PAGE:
It’s summer in Georgia, where saunas are free. All you have to do is step outside to learn the true definition of “sweltering.”
Yes, you know it’s summertime in the Southland when the heat, humidity, and mosquitos rise to unbearable levels. Thank God for Willis Carrier! (Inventor of the first electrical air conditioner in 1902.)
Yet, growing up in the 1950s and 1960s, when air-conditioned homes were not the norm, I recall long, hot summers as times of play, family reunions, and spending weeks at my grandmother’s house.
The summer of 1961 found me joining my cousin John for a week at our grandmother Dado’s house. Her name was Anita, but her family called her Dado (pronounced Day-doe). Nicknames were common in my family. My dad, Stewart, was called Uncle June by my cousins — but that’s another story.
I was ten years old in 1961, having just finished the fourth grade at Toney Elementary School in Decatur, Georgia. Though my primary adolescent concerns centered on my baseball card collection and playing shortstop for the Longdale Little League Yankees, I was keenly aware of world events. A President named Kennedy was in his first year of office, and Americans were all in a tither that the Russians had put the first man in space. More importantly to this ten-year-old, Mickey Mantle and Roger Maris were locked into a battle to break Babe Ruth’s single-season home run record of 60, set back in 1927. Ten-year-olds had their priorities.
And there was my summer vacation. My family was decidedly middle-class, though, in hindsight, lower middle-class might be a better description. We lived in a two-bedroom house without air-conditioning in an Atlanta suburb. We took few family vacations, so for this first-born son, a week at grandma’s house was an adventure. For seven hot days of summer, cousin John and I played and explored the country home and grounds of our beloved family matriarch. We tasted the sweet nectar of honeysuckle from the flowers around her 19th-century home. We grabbed a few scuppernongs from her muscadine arbor, and explored the acreage for maypops to stomp and hear them “pop.” We climbed up the big tree in her backyard until she yelled at us to get down before we killed ourselves.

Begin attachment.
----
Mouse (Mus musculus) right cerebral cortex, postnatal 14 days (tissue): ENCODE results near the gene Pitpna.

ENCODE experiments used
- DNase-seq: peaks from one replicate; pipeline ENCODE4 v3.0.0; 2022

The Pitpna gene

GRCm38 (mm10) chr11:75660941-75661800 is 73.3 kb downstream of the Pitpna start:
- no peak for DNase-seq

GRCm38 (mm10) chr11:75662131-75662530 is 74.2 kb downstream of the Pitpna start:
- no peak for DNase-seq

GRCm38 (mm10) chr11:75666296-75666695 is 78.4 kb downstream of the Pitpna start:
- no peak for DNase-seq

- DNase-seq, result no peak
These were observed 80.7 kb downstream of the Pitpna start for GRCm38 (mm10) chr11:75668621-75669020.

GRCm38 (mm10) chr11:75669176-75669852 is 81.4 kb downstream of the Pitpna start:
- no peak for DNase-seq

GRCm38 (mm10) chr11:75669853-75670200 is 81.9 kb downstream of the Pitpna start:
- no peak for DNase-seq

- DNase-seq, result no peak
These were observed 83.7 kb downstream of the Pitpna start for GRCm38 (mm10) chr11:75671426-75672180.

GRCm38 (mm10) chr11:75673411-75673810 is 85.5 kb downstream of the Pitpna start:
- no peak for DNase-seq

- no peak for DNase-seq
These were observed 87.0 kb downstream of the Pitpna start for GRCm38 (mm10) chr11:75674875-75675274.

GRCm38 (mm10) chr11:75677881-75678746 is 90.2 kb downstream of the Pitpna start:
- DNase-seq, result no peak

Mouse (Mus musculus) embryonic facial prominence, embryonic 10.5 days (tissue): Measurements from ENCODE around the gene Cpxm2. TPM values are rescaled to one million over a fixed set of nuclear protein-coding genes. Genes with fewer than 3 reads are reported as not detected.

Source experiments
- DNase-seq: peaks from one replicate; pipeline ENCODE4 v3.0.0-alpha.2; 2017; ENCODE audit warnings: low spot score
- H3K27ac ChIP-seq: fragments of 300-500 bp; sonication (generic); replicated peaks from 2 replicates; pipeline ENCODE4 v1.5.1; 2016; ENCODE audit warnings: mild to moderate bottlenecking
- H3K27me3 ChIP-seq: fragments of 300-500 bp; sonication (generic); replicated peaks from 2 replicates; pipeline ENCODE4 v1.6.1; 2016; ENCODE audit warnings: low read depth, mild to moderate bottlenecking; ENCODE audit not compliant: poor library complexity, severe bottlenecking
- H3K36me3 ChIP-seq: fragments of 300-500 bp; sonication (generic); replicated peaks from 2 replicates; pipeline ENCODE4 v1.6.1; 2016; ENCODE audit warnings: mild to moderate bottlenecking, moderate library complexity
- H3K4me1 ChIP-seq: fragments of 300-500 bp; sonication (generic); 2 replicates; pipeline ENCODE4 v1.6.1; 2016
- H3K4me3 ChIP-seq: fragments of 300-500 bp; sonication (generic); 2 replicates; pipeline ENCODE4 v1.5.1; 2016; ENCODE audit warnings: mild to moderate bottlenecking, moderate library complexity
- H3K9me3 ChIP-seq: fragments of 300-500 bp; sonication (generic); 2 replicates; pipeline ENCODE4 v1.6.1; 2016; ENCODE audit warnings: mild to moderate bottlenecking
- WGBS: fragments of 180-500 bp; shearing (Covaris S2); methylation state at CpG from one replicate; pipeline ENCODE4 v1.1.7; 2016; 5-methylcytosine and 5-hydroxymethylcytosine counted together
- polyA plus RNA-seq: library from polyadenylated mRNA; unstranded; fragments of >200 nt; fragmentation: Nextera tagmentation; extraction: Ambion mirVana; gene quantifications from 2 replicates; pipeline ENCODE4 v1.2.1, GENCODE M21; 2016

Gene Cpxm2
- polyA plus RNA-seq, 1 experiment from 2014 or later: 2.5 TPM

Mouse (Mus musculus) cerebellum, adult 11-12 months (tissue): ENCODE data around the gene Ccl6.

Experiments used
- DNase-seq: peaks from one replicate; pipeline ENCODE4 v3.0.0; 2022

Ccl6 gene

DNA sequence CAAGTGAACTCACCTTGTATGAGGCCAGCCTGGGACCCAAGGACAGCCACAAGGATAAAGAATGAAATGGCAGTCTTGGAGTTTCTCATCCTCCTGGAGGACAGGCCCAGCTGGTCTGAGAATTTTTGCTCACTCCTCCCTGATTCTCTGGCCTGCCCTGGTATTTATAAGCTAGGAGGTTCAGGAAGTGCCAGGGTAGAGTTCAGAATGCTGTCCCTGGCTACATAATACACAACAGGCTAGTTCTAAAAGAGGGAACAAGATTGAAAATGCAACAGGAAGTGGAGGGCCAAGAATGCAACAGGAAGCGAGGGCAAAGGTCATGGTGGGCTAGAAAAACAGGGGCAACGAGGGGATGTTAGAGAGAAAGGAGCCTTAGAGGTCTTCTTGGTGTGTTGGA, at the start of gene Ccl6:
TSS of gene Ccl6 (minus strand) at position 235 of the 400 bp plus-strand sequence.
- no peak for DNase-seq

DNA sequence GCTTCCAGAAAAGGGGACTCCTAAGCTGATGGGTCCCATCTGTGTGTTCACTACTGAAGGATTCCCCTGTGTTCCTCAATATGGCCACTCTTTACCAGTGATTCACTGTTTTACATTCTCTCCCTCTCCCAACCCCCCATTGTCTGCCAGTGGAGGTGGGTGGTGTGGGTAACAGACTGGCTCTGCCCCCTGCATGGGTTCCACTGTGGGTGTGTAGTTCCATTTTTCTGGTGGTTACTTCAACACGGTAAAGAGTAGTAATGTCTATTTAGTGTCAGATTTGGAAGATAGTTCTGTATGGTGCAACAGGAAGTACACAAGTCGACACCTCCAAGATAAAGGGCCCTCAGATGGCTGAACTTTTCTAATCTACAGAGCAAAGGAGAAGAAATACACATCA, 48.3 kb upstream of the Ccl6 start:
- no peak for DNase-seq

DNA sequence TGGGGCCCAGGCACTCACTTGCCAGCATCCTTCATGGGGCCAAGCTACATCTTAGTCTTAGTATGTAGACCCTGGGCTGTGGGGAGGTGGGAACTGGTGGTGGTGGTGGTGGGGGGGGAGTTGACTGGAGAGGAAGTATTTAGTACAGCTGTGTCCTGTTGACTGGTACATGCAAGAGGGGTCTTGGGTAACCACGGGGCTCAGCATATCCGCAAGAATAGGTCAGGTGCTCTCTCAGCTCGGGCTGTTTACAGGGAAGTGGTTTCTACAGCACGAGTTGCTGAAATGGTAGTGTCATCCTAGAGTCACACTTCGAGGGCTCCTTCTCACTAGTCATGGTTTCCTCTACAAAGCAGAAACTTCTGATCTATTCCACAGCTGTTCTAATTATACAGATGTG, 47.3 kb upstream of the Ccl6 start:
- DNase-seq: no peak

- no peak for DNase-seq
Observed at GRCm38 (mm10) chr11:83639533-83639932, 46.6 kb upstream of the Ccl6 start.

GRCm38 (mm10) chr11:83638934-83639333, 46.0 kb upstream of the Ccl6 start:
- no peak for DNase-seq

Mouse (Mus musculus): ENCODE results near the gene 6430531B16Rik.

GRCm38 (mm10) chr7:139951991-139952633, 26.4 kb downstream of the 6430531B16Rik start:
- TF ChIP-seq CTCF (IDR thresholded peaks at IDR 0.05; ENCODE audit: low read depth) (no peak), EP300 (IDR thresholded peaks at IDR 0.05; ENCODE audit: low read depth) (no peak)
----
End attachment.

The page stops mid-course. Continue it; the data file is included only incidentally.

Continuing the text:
At night, all windows were left open. Screens kept the “skeeters” outside, allowing the cool morning breezes inside. Summers in the South had their own musical backdrop. The relentless, high-pitched buzzing sounds of cicadas call to mind summers of sizzle where the boredom of adolescent boys prompted creative ways to spend our time.
We loved to explore the old chicken coop behind Dado’s house. The structure’s gray weathered wood frame, corroded hinges, and leaky roof gave witness to it having long been abandoned as a home for chickens. A quick peek inside revealed its current function as a repository for discarded dishes, rusty tools, and broken never-to-be-mended household items. Each time we stepped inside the dimly-lit cluttered, cobwebbed interior, we spotted some new piece of a bygone time. Ironically, ten years later, I would bring my girlfriend to meet my grandmother, and in that same old woodshed, we found a broken-down rocker that Dado allowed us to take home. That rocker would become the throne of a mother’s grace as we rocked all five of our children in that chicken-coop rocking chair.
Precious memories, how they linger.
When our boredom became too obvious, or maybe, just to get us out of her hair for an hour, Dado would give John and me a couple of dimes and tell us to walk down the road to a local store and get a soft drink and a candy bar. Dado lived on Highway 11, which connected Winder to Jefferson. This lonely stretch of roadway was still decades away from any subdivision growth. In 1961, it was but a ribbon of asphalt through Georgia farmland. The nearest store was a mile away. Hey, it was 1961. Grandmas let ten-year-olds do things that might shock modern-day matriarchs. Walking a mile down a highway on a hot July day was just another adventure for John and me.
With sidewalks non-existent on country roads, John and I did what any other ten-year-olds would do — we walked down the middle of the road, treating the white centerline as if it was a mile-long tightrope to be traversed. The droning whine of the cicadas served as background noise for an otherwise quiet, steamy stroll down the centerline of a Georgia road. We were mesmerized by the shimmering mirage of heat hovering over the asphalt. Traffic was so infrequent that we could hear the roar of an approaching vehicle from a mile away, giving us ample time to scramble to the grassy right-of-way.
Once we arrived at our destination, having worked up a powerful thirst, we first opened the top of a giant cooler where you had to slide the glass bottle from the rack inside, then use the opener on the front of the cooler to remove the metal cap. Coca-Cola was the drink of choice though occasionally, I’d sip on a Nehi Orange or Grape soda.
Once our treats had been devoured, we placed our empty glass bottles in a wooden crate and made the mile-long trek back to Dado’s house. Any sugar highs quickly dissipated through our sweat-drenched clothes. By the time we got back to Dado’s house, we were ready for a nap — which I now suspect was Dado’s plan all along.
Grandmothers can be sneaky, especially on hot summer days.